This is particularly important for the management of rare diseases, where there may not be a widely-accepted “gold-standard” treatment, and also in complex multi-system diseases, where there are likely to be a range of potential treatment options depending on the presenting features. Behçet’s Disease (BD) is both rare and complex: is a multi-system inflammatory disorder of unknown aetiology[4], with an estimated incidence of 0.64 per 100,000 people in the UK and 5.2 per 100,000 in the USA. Higher disease rates are observed in Mediterranean and Far Eastern countries along the historic “Silk Route”, with disease incidence in Turkey between 20 and 421 per 100,000 people[5].

Patients display a diverse spectrum of symptoms, both in terms of organ system affected and also the severity of disease in each of these systems[6]. As a result, disease management is variable with therapeutic options ranging from symptomatic relief through to systemic immunosuppression[7, 8]. Treatment is usually instigated and monitored by a multi-disciplinary team, involving collaboration between dermatologists, ophthalmologists and rheumatologists, with input by cardiologists, genitourinary physicians and neurologists as required.

It follows that best practice in BD demands a large body of supporting literature; it is important that each member of the multi-disciplinary team has access to up-to-date evidence to guide their management, with supporting data for each potential disease manifestation, at varying degrees of severity.

We set out to investigate the scope and quality of the evidence-base available to clinicians involved in the management of BD, paying particular attention to how this literature has evolved over time. We were keen to determine if it is possible to practice evidence-based medicine for all potential disease manifestations and through review of observed trends to identify any areas of unmet need, to guide further research in this area. This was achieved through a comprehensive review of all available peer-reviewed literature, assessing the range of therapeutic options investigated, the disease manifestations for which these investigations were performed and the overall quality of the resulting research.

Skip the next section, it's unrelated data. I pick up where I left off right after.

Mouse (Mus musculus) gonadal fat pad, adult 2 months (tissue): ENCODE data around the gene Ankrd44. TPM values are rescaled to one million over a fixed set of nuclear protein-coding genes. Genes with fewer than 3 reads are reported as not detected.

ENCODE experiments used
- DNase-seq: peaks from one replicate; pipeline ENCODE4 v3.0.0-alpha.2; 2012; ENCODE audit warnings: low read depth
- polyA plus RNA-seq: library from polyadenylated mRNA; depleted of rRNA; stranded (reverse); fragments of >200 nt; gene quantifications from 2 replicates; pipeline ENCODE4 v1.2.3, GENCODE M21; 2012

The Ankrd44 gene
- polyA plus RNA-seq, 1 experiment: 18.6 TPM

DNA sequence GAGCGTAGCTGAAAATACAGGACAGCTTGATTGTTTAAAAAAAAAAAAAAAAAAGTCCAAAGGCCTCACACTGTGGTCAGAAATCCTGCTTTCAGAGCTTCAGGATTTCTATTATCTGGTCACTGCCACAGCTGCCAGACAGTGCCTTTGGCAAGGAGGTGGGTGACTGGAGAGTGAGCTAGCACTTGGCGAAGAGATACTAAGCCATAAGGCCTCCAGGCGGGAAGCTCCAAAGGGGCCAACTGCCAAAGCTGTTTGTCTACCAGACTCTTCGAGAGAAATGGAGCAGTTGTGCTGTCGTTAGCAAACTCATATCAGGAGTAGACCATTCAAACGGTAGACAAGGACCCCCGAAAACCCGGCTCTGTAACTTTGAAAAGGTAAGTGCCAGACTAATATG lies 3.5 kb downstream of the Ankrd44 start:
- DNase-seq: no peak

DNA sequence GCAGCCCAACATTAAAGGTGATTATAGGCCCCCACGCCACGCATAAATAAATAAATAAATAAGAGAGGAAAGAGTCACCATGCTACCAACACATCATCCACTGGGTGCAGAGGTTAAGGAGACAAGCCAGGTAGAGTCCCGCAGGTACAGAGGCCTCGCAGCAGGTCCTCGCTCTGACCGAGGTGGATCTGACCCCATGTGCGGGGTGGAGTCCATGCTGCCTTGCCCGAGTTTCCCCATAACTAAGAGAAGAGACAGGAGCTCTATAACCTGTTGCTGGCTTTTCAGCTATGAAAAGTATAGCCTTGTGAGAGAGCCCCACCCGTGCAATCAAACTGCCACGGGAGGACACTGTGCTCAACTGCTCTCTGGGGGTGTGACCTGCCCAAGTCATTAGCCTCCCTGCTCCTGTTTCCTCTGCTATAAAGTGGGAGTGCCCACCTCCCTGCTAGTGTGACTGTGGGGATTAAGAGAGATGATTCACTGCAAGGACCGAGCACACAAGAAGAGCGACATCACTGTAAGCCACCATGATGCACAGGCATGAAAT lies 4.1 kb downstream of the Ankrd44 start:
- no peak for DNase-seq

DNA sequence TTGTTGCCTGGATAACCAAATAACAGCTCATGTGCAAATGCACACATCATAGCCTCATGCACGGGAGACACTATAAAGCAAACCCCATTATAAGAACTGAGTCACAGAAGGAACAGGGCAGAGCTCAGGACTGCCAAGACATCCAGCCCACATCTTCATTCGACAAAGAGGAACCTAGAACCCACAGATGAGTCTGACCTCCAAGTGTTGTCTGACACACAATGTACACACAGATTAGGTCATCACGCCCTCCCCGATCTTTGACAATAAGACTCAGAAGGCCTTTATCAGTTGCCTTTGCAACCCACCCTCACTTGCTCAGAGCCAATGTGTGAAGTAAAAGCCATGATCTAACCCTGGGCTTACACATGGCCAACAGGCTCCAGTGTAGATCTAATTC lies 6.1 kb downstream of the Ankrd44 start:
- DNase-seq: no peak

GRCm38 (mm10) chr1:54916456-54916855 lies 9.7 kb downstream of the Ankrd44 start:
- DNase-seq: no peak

A systematic online literature search was performed using the PubMed database, Medline, EMBASE and the Cochrane Central Register of Controlled Trials (CENTRAL) for all studies published before August 2013 combining the terms “therapy OR therapeutic OR treatment”, “behçet*” (exploded), and all publication types relating to clinical trials as listed in the PubMed database.

To be considered for further review, studies were assessed against strict inclusion and exclusion criteria; for inclusion, all documented cases of BD must have been diagnosed according to the International Study Group (ISG) guidelines (1990)[9], or for those studies recruiting patients prior to the publication of these guidelines, diagnosis of BD must have been deemed concordant with ISG criteria by all authors of this review. Furthermore, the study must have been directly concerned with a therapeutic intervention. Both pharmacological and non-pharmacological interventions were included in the review.